• An Availability Zone outage
          • The primary DB instance fails
          • The DB instance’s server type is changed
          • The operating system of the DB instance is undergoing software patching
          • A manual failover of the DB instance was initiated using Reboot with failover
        • RDS Multi-AZ failover (synchronous replication only):
          • MySQL, Oracle & PostgreSQL use synch physical replication to keep standby up to date with primary
          • SQL uses SQL server native mirroring tech.
          • ALWAYS uses synchronous*
          • High Availability
          • Backups are taken from secondary (avoids I/O suspension)
          • Restores are taken from secondary (same reason)
          • Is NOT a scaling solution (use read replicas for scaling)
        • Read Replicas (asynchronous replication only):
          • Read heavy DB workloads (duh)
          • Serve reads while source DB is unavailable (maintenance, I/O suspension, etc..)
          • Business reporting
          • When creating a new read replica, if multi-AZ is not enabled the snap is of the primary (~1 min I/O suspension). If multi-AZ is enabled snap is taken from secondary DB. Read replicas themselves cannot be multi-AZ
          • When created, given a new end point DNS address
          • Can be promoted to its own standalone DB.
          • Can have up to 5 read replicas
          • MySQL ONLY can have:
            • read replicas in different regions
            • read replicas of read replicas (further increases latency)
          • Cannot snap or do automate backups of read replicas
      • DynamoDB
        • Offers cross region replication via open source tool on Github: https://github.com/awslabs/dynamodb-cross-region-library
        • If application does NOT require Atomicity, Consistency, Isolation, Durability (ACID) compliance, joins & SQL then consider DynamoDB rather than RDS (more on this in domain 5)
      • RedShift
        • Snapshot data warehouse to be stored in S3 with in same region or copied to another region
    • Orchestration
      • CloudFormation
      • ElasticBeanstalk
      • OpsWork
  • DR Scenarios
    • Backup & Restore $
      • Cheapest & most manual
      • Longest RTO/RPO
      • Select appropriate tool to backup data to AWS
      • Ensure appropriate retention policy for data
      • Ensure security measures are in place (encryption & access policies)
    • Pilot Light $$
      • Small, most critical core elements of systems in AWS. When you need recovery, you can quickly provision a full scale production environment around the critical core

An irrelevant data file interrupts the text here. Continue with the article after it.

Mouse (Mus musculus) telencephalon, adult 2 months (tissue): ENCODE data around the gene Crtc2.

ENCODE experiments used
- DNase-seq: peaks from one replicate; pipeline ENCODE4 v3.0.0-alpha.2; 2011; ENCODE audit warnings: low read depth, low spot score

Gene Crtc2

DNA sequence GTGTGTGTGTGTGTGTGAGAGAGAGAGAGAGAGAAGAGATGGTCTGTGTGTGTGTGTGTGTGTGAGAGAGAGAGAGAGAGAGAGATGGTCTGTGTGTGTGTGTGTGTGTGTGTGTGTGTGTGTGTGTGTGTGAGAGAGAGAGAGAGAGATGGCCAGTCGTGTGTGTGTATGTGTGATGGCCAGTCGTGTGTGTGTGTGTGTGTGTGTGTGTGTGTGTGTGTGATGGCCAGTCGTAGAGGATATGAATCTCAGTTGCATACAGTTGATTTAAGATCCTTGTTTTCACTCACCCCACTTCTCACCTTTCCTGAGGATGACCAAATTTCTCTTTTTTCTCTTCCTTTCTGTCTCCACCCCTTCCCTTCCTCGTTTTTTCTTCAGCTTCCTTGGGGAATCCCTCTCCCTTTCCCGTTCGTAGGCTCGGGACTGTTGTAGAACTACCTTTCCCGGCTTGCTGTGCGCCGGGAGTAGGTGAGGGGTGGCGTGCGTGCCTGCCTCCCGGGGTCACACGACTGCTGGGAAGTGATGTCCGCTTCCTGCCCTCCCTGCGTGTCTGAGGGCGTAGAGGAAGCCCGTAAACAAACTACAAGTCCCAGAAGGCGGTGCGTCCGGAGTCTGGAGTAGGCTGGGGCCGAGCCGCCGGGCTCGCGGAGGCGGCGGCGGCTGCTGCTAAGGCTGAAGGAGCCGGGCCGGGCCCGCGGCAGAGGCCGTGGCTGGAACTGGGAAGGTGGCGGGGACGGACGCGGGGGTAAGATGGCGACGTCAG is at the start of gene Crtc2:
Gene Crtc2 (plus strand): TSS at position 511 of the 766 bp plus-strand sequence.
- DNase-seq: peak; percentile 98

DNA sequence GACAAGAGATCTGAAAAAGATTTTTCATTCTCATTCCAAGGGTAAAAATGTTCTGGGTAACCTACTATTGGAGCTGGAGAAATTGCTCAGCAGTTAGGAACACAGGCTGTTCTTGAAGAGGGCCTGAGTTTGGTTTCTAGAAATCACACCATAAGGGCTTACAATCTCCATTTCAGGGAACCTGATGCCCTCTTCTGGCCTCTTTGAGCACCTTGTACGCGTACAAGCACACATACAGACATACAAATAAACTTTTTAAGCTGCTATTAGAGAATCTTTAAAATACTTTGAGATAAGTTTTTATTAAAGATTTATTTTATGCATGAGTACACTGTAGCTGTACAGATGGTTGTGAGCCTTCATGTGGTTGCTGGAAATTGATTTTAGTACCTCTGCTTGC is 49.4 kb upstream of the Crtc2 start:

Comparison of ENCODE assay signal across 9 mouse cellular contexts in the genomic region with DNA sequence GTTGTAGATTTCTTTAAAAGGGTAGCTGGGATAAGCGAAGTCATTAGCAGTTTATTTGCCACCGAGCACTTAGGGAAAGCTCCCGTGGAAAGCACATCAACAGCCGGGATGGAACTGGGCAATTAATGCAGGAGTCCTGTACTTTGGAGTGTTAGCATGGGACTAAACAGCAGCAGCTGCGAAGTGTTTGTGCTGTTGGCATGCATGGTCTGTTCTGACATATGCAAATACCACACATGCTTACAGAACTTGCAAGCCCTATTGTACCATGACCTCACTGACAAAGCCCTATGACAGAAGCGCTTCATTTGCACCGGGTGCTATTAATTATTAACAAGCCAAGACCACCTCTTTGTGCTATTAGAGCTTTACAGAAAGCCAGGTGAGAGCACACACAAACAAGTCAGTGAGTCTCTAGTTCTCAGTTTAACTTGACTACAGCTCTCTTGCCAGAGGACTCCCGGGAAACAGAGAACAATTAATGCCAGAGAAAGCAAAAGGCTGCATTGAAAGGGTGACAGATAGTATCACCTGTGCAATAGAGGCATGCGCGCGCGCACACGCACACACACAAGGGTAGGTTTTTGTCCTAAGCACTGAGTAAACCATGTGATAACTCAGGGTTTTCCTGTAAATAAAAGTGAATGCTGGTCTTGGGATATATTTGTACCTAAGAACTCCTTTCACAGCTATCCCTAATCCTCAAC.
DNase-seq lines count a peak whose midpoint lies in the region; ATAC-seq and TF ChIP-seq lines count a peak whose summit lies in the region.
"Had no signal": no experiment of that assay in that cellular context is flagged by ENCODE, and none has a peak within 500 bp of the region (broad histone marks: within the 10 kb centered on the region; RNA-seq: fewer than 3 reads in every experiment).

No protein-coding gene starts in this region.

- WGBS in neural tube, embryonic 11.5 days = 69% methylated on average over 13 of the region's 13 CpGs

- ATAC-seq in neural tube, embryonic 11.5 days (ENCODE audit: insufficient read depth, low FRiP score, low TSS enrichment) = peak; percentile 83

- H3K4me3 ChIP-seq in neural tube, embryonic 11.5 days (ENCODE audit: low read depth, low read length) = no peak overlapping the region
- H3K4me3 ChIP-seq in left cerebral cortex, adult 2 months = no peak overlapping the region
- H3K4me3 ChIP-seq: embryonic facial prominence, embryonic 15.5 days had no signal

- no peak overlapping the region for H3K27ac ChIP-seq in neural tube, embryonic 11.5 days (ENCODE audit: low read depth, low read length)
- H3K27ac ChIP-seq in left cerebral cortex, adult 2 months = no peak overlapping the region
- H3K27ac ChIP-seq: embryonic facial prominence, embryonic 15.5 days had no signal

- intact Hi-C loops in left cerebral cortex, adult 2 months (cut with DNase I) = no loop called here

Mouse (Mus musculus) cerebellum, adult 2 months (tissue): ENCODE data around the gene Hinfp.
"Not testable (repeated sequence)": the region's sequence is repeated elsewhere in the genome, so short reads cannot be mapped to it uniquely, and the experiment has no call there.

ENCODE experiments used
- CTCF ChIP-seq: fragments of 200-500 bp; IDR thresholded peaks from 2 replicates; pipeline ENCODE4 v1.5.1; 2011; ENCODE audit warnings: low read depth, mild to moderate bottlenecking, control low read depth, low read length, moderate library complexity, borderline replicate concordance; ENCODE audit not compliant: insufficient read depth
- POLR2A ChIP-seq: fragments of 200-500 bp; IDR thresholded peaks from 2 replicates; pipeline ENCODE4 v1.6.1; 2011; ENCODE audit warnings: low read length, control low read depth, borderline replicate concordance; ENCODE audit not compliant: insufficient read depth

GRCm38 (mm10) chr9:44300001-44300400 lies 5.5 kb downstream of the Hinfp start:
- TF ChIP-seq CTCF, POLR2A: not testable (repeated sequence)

• 2 options for provisioning from a network perspective:
        • Use pre-allocated IPs (& even MACs w/ ENIs) & assoc with instances when invoking DR.
        • Use ELB to distribute traffic to multiple instances, then update DNS to point to AWS EC2 instance or to LB using CNAME. Everyone does this option J
      • 1. Setup EC2 instance to replicate or mirror data
      • 2. Have all supporting custom software available in AWS
      • 3. Create & maintain AMIs of key servers where fast recovery is required
      • 4. Regularly run/test/patch/update these servers
    • Warm Standby $$$
      • Scaled down version of a fully functional environment.
      • Horizontal scaling is preferred over vertical scaling
      • 1. Setup EC2 instance to replicate or mirror data
      • 2. Create and maintain AMIs
      • 3. Run app using minimal footprint
      • 4. Patch/update these servers in line with prod
      • To recover – scale up/out your AWS footprint, change DNS (or use Rt53 automated health checks) & consider autoscaling
    • Multi-Site (active-active) $$$$
      • Most expensive and most automated
      • Shortest RPO/RTO
      • Runs on-site AND in AWS as active-active
      • Use Rt53 to route traffic to both sites either symmetrically or asymmetrically. Change DNS weighting to all AWS in the event of failure.
      • Application logic potentially necessary in the event of site failure
  • Automated Backups
    • Services that have automated backups:
      • RDS
        • Stored on S3
        • MySQL DB engine, only the InnoDB storage engine is supported
        • MariaDB, only the XtraDB storage engine is supported
        • Deleting a DB instance deletes all automated backups (manual snaps are not deleted)
        • Default retention period is one day (values are 0 – 35 days)
        • Manual snap limits – 50 per region – does not apply to automated backups
        • Restore allows you to change engine type (SQL Std to SQL Ent)
      • Elasticache (only Redis not Memcached)
      • Redshift
    • Services that do NOT have automated backups
      • EC2
        • Automate using CLI or Python
        • Stored in S3
        • Snaps are incremental, charged for incremental space
          • Each snap still contains base data